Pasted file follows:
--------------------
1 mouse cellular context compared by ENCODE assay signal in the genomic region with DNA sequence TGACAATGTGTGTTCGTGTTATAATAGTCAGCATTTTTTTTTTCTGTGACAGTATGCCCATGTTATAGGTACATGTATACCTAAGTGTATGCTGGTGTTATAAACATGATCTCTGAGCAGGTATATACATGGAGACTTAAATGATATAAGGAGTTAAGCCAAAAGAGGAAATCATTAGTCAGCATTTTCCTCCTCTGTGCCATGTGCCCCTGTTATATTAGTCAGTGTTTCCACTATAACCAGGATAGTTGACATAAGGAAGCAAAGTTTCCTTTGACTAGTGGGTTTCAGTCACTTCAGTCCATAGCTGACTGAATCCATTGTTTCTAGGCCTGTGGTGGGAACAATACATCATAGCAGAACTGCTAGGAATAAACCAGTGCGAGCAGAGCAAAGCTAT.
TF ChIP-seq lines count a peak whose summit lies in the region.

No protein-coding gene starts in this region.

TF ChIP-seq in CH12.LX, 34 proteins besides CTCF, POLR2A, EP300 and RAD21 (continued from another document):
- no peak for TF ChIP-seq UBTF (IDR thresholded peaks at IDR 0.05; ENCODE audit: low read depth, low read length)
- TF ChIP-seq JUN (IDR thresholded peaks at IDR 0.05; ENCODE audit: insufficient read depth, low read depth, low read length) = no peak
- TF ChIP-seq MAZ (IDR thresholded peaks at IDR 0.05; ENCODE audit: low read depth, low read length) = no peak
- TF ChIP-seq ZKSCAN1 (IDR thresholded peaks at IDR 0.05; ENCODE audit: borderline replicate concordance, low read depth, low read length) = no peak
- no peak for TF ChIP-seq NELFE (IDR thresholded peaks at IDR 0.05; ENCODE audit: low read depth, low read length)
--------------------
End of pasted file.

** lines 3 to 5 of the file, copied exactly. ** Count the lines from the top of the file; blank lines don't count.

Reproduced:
No protein-coding gene starts in this region.

TF ChIP-seq in CH12.LX, 34 proteins besides CTCF, POLR2A, EP300 and RAD21 (continued from another document):
- no peak for TF ChIP-seq UBTF (IDR thresholded peaks at IDR 0.05; ENCODE audit: low read depth, low read length)